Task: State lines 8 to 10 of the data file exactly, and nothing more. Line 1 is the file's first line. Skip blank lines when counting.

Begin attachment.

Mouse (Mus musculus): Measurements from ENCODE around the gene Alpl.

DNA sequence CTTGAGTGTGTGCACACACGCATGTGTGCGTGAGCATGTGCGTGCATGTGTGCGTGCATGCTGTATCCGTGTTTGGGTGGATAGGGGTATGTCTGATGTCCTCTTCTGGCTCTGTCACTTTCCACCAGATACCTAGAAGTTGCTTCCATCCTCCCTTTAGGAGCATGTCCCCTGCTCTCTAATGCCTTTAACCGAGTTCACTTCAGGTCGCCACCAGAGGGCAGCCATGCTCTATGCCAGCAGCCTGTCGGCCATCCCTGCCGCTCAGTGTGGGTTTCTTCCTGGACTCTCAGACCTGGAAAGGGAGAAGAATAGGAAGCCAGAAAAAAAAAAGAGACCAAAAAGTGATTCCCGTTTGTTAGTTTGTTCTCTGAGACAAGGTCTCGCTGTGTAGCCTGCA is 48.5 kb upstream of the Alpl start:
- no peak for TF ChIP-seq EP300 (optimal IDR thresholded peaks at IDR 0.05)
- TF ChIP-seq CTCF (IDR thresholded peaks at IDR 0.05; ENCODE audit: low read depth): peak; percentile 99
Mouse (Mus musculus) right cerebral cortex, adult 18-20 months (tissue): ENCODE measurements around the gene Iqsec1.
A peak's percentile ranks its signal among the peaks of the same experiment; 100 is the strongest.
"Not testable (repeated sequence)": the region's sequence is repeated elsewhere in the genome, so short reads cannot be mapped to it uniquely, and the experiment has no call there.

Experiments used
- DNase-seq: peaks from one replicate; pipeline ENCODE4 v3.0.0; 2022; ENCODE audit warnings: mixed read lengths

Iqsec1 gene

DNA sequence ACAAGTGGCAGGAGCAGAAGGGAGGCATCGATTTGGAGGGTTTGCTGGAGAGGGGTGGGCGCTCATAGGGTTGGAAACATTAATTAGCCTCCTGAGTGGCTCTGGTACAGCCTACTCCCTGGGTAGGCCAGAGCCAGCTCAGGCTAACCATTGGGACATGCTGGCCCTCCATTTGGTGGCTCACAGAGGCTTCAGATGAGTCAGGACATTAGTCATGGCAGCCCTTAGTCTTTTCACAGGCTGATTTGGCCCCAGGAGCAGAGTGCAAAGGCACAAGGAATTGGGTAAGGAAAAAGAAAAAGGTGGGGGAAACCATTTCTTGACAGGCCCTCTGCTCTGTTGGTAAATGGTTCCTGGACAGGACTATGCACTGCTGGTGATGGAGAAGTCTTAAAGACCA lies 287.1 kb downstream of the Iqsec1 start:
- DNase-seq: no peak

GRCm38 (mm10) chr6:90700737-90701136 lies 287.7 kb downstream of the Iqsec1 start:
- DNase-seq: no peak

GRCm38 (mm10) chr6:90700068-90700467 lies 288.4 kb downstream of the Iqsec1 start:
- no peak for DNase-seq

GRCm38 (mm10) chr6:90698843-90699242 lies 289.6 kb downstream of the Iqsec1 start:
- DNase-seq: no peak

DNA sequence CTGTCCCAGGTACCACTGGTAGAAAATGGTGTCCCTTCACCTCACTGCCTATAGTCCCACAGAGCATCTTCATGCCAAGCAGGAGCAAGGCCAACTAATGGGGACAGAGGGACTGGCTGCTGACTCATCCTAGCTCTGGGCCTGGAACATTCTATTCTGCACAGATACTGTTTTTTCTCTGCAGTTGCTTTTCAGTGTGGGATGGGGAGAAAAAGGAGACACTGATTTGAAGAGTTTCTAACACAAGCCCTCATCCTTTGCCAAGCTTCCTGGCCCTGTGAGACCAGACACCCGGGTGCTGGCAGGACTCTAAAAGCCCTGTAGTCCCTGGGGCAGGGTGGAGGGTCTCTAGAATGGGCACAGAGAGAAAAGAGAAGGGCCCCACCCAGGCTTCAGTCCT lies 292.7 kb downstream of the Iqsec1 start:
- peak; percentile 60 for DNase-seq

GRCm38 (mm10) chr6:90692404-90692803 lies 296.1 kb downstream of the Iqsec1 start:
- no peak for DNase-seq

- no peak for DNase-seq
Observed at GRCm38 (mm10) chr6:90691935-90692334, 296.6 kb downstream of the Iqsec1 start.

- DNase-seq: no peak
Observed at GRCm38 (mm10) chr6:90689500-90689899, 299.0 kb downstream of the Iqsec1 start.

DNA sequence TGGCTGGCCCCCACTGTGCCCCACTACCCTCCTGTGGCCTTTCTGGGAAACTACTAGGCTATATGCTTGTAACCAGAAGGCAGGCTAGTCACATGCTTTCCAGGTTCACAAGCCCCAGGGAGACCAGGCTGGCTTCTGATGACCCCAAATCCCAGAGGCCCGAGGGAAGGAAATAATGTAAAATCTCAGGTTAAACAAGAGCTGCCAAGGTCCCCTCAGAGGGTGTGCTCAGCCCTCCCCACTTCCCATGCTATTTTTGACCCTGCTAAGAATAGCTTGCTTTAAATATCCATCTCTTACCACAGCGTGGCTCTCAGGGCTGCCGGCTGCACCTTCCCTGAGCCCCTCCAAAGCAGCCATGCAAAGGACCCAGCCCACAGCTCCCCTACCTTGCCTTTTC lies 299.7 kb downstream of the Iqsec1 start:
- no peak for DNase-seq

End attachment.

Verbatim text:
Experiments used
- DNase-seq: peaks from one replicate; pipeline ENCODE4 v3.0.0; 2022; ENCODE audit warnings: mixed read lengths

Iqsec1 gene